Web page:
Sri Lankan Drive By

My good friend Kim spent part of the first part of this summer backpacking through Thailand and India. Sri Lanka was on her list and she was in need of a travel partner, so I said “Why not?” and hopped on board, even though the timing and distance were a bit out of sync with my own travel plans. Prior to this trip, I knew nothing about Sri Lanka, and truthfully have never been drawn to India (no, they are not the same) either. As it tends to go for most travelers I think, I would return to Sri Lanka in a heart beat. A week was hardly enough for such a beautiful country with such diverse vistas, flora, fauna, and gorgeous culture. It’s been almost two weeks since my return, so you’ll find my haphazard recollection below.

The off season is March-Sept, and July is the rainy season down south, where we spent the majority of our time. We were really grateful to avoid the tourist crowds, and, as it was the tail of the rainy season, we also never saw a drop of rain during the day time. Ideal conditions! We found that pretty much everyone knows at least a few words in English, even if those few words are how much the fare is.

IMG_9644
Unawatuna’s Jungle Beach; just a tad bit over-rated

We landed in Colombo, the capital, and immediately hopped on a bus down to the historical fortress town of Galle. From there, we took a tuk tuk across to Unawatuna, then to Midigama, then Mirissa (each ride being within 15-30 minutes). These were our “beachy” destinations, in the Southern Province. From there, we hopped on a public bus up to Ella, so that we could experience the famous train ride between Ella and Kandy. These were in the Central Province, so they were cooler and a much higher elevation. From Kandy, we high tailed it back to Colombo to catch our flights out.

Our first hiccup was in Midigama; this is a very small surfing town. The location was recommended to Kim by a friend who had been there during the on-season, so we didn’t expect to struggle to find lodging! Turns out everything kinda shuts down during the off season, so her tried-and-true method of researching lodging before arriving (but not booking!), then negotiating upon arrival, did not pan out quite as well as it had previously . Luckily, we were saved by a local named Renuk, who runs the Colonial Surfing Life guest house. He saw us trekking and invited us to stay at his place. He was the most enthusiastic and positive person I’ve met. Upon our arrival he was running here, there, all over the house, getting everything set up for us. He set up his wifi (I suppose they keep it off during the low season), got us bikes, drove us to dinner, to the grocery store and the pier, as well as to our next destination. He and his wife were super helpful, and his daughter was adorable. His place was rustic, but I know I will look back on Midigama with the most fondness.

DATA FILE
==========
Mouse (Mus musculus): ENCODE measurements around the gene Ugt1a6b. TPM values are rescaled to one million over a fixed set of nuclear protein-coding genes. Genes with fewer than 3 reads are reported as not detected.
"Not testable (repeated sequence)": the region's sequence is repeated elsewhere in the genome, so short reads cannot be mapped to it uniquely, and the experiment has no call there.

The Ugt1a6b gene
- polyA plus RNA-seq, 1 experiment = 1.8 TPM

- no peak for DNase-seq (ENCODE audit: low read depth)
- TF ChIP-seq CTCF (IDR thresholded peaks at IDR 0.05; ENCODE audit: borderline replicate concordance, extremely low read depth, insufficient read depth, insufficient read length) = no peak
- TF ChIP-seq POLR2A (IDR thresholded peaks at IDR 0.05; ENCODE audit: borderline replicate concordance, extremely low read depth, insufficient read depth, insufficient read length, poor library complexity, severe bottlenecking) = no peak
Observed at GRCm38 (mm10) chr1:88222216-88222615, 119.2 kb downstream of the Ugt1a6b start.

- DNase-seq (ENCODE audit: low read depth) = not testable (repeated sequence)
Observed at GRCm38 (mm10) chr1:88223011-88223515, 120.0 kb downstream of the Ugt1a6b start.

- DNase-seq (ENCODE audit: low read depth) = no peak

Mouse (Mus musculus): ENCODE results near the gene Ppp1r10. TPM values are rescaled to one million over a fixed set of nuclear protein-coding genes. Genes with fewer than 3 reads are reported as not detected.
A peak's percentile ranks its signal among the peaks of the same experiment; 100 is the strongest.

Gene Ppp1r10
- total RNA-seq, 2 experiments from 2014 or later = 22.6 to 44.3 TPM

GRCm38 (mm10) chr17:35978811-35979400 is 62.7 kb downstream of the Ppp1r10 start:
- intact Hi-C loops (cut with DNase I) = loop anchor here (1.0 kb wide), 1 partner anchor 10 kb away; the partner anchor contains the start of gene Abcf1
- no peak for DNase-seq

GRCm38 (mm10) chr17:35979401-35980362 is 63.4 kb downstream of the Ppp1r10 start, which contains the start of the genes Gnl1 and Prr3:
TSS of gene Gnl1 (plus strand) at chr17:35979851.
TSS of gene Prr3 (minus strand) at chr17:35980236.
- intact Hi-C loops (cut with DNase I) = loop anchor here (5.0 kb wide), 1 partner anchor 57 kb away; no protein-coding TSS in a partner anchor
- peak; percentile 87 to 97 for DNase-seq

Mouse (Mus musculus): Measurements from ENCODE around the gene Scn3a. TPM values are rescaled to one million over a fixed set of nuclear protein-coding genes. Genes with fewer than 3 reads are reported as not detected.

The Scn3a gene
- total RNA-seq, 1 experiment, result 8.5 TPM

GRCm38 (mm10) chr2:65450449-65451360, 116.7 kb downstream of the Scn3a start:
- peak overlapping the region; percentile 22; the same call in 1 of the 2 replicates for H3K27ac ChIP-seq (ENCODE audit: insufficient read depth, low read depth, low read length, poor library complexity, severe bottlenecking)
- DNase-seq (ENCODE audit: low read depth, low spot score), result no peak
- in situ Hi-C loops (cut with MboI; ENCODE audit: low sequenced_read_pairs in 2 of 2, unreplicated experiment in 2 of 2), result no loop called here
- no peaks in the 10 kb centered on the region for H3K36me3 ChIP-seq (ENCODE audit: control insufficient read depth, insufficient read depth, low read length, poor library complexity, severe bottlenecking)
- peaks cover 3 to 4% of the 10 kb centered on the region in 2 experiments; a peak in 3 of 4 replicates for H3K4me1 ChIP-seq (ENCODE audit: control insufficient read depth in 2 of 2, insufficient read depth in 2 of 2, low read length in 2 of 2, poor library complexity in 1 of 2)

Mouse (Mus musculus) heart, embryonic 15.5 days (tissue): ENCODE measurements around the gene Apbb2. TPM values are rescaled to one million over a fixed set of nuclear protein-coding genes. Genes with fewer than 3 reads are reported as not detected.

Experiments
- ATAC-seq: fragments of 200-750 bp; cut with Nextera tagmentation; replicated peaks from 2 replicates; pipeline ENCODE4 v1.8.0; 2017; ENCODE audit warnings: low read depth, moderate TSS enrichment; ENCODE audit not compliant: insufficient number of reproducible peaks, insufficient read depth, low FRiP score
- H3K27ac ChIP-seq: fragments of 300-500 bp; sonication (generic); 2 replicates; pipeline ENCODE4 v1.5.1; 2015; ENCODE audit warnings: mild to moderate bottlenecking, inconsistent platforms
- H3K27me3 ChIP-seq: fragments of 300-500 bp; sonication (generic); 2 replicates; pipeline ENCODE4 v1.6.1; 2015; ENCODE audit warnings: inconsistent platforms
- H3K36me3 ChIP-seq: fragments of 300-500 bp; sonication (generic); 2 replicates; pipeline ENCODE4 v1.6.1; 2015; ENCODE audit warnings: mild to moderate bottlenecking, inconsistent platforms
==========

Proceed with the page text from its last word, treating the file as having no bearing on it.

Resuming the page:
We really wanted to see the local stick fishermen at work, and it seemed we may not be able to! However, the evening we arrived at Renuk’s place, we decided to take a walk down the main road to see what we could see. We saw a man and child turning off the main road towards the ocean. Thinking we could reach the beach, we followed and ended up meeting a family of fishermen!  Their homes faced the ocean, and they had set up their fishing sticks right there in front. The two daughters came out to say hello to us, and gave us the scoop. We had missed their afternoon catch (usually about 3-4pm), but were told to return the next day at 8. The next morning, we returned and ended upspending two hours with them, first watching the men fish, then simply talking with the family and playing with the three kids. The women cracked open a coconut for us (fresh breakfast!) and set up some chairs there on the path in front of the house. I admit I was nervous to hang out, but they were really just excited to have foreign visitors. I hesitated to pull out my phone and snap some pics, but Kim took a few. One of the three photos below features one of the daughters, her two older children, and the baby (still learning to walk!) in the back. The bike belonged to Grandpa (whom we ended up meeting again on the road as he attempted to fix it.) At first, Midigama seemed like a bust, but here was where we met the nicest and most enthusiastic people, who simply wanted to chat for the sake of chatting.

 

Famous Fishermen

The only other hiccup of the trip was Colombo. I took the reigns on this one, and admit perhaps could have done a bit better on choosing a place to stay. We ended up at Colombo Guest, near the bus station, since we only had a night and half day here. We were hoping to visit the markets in the morning before flying out, but the location was rather unpleasant since it was very central and downtown. I was a bit surprised that we got catcalled in Colombo after all of the great people we met in the smaller towns. We ended up at the beach and getting some mehndi done rather than shopping, and I have to say the best Kottu (a local dish of chopped roti and veggies, egg, or meat) that we had on the trip was from the little place below the hostel. We would seriously return there just for the Kottu, y’all.